Stock Market Losses
(Wash Sales)

As a result of the “pounding” that the stock market has taken in the latter part of this year, we are frequently asked about “wash sales.” Here is the situation in an nutshell.

If you are showing a loss on a stock and wish to sell the stock and realize the loss for tax purposes, you cannot buy the equivalent stock within 30 days before, or 30 days after you sell the stock and deduct the loss.

Please note: You can offset capital losses against capital gains “to the extent of the gains.” If you have no gains, or have offset all your gains, the maximum loss you can deduct is $3,000.

As a minimum, a good plan should help you:

  1. Transfer control according to your wishes.
  2. Carry out the succession of your business in an orderly fashion.
  3. Minimize the tax liability for you and your heirs.
  4. Provide economic well-being for you and your family after you step aside.

A succession plan should be part of your overall financial plan, encompassing all of your needs and objectives. The following tax minimization strategies can play a key role in your overall planning process.

Gift ownership interests to family members. Begin now so ownership can be transferred without incurring unnecessary transfer taxes.

Use a buy/sell agreement that fixes the estate value of your business. An effective agreement provides estate tax liquidity and gives your successors the means to acquire your interest.

If you do business as a corporation, consider a tax-free reorganization in which you end up with preferred stock and your heirs receive common stock. Post-transfer appreciation is kept out of your estate and youíre provided with a stable source of retirement income.

Create an employee stock ownership plan (ESOP) and sell your stock to the plan. Special rules allow you to sell your stock to the ESOP and avoid the capital gains tax if you reinvest in qualified securities. Ownership can be transferred to your employees over time and your business can obtain income tax deductions for the plan contributions.

Plan to qualify to take advantage of the estate tax installment payment option. It allows you to pay the portion of your estate tax attributable to inclusion of your closely held business interest over a period of up to 14 years. Artificially low interest rates apply during the tax deferral period. Other special rules apply.

Investing Fundamentals
The Price Earnings Ratio (P/E)

This is an extremely useful ratio when comparing the merits of shares of different values in different companies.

Two important numbers are used in the calculation, namely (1) the market price of the share, and (2) the latest earnings per share figure for the company.

The ratio is arrived at by dividing the market price by the earnings per share.

The big question is “what does this number mean?” and that is what we are going to try to explain.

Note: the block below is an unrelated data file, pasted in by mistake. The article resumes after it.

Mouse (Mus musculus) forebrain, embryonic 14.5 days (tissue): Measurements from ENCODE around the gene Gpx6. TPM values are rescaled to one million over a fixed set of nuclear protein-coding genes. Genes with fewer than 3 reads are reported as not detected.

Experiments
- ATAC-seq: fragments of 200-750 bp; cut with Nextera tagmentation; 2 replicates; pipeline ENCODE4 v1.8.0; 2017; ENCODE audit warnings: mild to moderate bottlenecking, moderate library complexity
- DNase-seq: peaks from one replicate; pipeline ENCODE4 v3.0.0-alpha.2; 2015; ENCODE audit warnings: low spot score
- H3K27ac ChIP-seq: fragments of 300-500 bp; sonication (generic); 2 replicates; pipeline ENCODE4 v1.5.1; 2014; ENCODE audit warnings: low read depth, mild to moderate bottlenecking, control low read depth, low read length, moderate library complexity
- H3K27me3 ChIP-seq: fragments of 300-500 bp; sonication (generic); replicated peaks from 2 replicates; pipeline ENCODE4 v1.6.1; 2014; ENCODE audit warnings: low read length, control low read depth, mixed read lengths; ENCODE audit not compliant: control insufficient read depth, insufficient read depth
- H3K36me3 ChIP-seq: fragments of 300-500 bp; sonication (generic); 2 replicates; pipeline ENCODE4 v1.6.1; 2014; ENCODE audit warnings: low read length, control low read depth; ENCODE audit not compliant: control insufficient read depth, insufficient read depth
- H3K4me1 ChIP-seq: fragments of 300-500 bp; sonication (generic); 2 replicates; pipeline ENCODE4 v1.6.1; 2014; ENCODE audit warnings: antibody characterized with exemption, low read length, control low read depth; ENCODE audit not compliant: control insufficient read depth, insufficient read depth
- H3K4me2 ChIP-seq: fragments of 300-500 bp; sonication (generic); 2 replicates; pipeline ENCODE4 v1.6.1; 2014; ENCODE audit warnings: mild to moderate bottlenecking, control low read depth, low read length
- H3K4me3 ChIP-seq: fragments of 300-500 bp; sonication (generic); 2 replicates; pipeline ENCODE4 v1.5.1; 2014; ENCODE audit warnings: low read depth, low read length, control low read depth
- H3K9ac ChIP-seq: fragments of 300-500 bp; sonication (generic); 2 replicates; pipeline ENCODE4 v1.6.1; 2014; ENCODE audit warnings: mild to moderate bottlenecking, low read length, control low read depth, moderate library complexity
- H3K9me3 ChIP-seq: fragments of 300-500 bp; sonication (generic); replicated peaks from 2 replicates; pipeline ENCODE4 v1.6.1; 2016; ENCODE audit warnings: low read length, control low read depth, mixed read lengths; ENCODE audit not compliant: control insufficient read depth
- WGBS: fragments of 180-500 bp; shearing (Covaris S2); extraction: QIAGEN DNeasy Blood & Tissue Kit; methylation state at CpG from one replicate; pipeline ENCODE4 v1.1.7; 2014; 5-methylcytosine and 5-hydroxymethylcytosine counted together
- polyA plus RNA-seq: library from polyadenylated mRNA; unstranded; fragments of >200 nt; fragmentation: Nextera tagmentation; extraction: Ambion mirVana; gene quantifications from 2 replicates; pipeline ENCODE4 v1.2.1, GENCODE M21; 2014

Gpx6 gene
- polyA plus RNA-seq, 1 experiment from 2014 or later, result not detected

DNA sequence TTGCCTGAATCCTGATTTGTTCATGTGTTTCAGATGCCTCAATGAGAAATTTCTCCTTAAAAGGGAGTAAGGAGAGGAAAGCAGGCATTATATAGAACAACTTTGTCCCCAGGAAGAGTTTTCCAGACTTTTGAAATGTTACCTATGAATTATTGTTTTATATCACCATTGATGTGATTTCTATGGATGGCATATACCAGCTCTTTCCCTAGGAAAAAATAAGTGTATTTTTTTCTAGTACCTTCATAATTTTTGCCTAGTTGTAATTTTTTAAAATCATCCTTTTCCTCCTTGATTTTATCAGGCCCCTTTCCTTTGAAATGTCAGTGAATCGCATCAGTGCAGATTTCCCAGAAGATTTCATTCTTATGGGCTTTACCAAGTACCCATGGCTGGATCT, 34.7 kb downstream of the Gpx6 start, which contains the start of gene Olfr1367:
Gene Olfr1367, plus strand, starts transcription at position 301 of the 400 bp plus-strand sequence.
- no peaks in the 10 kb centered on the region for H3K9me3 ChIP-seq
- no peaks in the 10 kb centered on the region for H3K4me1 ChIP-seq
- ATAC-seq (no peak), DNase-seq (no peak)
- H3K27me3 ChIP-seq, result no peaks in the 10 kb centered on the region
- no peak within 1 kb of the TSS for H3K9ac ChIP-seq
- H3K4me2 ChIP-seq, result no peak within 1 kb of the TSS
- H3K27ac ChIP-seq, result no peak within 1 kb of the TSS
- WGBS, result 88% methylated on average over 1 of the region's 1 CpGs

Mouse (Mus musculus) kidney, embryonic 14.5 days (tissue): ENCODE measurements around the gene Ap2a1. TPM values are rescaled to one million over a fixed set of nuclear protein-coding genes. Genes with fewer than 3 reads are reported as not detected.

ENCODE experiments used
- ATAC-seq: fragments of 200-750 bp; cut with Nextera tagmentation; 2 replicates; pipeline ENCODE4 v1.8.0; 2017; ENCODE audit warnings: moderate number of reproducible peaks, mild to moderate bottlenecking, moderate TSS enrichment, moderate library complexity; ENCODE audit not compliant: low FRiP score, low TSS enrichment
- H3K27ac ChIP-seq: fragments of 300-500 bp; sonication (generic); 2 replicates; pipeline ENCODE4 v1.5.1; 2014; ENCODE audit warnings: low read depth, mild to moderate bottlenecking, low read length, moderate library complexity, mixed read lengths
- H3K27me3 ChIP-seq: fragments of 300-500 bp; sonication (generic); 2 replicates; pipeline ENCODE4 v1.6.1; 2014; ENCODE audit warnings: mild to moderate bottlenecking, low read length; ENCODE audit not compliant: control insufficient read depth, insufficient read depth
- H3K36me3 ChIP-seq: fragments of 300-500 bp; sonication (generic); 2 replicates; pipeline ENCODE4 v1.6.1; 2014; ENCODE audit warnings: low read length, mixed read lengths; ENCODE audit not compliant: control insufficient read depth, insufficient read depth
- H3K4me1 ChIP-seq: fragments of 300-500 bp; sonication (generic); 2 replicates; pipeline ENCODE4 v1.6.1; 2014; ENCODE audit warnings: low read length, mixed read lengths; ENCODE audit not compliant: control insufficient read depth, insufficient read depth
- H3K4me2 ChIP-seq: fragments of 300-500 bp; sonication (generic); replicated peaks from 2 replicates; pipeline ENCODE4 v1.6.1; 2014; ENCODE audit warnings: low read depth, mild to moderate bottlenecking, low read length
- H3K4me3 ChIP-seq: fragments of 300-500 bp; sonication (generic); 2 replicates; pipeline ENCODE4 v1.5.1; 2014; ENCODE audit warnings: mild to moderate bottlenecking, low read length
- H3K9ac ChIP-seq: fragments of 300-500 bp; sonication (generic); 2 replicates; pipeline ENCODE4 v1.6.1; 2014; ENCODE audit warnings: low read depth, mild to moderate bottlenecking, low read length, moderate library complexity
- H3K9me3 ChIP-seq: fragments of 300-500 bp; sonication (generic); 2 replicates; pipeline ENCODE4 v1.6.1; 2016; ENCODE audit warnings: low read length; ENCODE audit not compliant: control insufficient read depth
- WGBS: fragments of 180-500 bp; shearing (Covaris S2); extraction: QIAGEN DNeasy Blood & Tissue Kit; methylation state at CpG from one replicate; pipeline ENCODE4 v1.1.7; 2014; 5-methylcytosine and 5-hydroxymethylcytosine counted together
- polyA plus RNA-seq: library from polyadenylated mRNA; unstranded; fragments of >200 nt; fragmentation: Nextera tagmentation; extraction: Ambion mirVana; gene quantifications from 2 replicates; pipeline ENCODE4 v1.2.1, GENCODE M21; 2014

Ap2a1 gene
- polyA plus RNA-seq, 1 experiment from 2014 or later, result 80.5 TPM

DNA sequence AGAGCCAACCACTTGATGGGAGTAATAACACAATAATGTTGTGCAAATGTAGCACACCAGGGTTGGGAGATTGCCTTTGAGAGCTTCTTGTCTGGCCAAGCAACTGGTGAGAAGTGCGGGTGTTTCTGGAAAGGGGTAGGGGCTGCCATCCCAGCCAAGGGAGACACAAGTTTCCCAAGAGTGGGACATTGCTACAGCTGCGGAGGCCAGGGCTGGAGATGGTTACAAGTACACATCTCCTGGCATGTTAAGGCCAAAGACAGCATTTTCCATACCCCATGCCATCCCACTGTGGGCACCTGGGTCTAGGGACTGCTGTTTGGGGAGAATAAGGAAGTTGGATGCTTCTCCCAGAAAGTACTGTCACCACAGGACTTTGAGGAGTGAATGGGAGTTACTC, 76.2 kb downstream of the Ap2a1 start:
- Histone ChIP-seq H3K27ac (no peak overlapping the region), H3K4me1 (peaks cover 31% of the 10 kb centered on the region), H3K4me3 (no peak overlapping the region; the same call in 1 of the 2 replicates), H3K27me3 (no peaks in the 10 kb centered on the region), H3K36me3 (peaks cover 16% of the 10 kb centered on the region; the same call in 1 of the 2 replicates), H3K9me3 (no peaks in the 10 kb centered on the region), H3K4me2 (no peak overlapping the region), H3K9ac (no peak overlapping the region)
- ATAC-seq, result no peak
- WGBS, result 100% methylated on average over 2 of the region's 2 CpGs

We will take this one step at a time.

First, letís define “earnings per share” (also referred to as EPS). This figure is the bottom line net income of a company after deducting everything (operating expenses, interest expense and taxes), divided by the total number of shares outstanding.

The result is the amount of earnings per share.

For example:

Net income (earnings) $2,000,000
Shares outstanding 1,600,000
Earnings per share $2,000,000 / 1,600,000
= $1.25 per share

The price/earnings ratio is now calculated by dividing the market price by the earnings per share figure.

Using the above example, if the latest market price was $21.25, the price/earnings (P/E ratio) would be 17.

Recap using the above example:

Market price $21.25
Earnings per share $1.25
P/E ratio 17

The explanation is now quite straightforward and we can give you two different ways to look at it.

  1. You are paying $17.00 to buy $1.00 in earnings.
  2. If you buy the above shares at $21.25 with earnings per share of $1.25, it will take 17 years for the company to earn for you, the shareholder, the amount you have just paid for each share purchased.

You can see, therefore, that the price/earnings ratio relates the price you pay for a share to the companyís earnings per share.

There is no “good,” “bad,” or “ideal” number. These numbers will change every time a share price changes. A high P/E number could mean that the share is overpriced, or it could mean that the “market” anticipates future increased earnings and have “bought ahead” of anticipated improved earnings. A low P/E number could indicate poor earnings, or it could simply mean that the share is in an “oversold” situation and could be a bargain

As a word of caution, this number should not be used in isolation. You need to consider other fundamentals, such as, but not limited to, the debt to equity ratio, working capital, cash flows from operations, the ability to meet future debt servicing, industry outlook and numerous other factors.

Most online news services will show the P/E number when you get a stock quote, and your online brokerage service will also show it. So go check them out. It can be an interesting study and it does provide a good starting point for further analysis.

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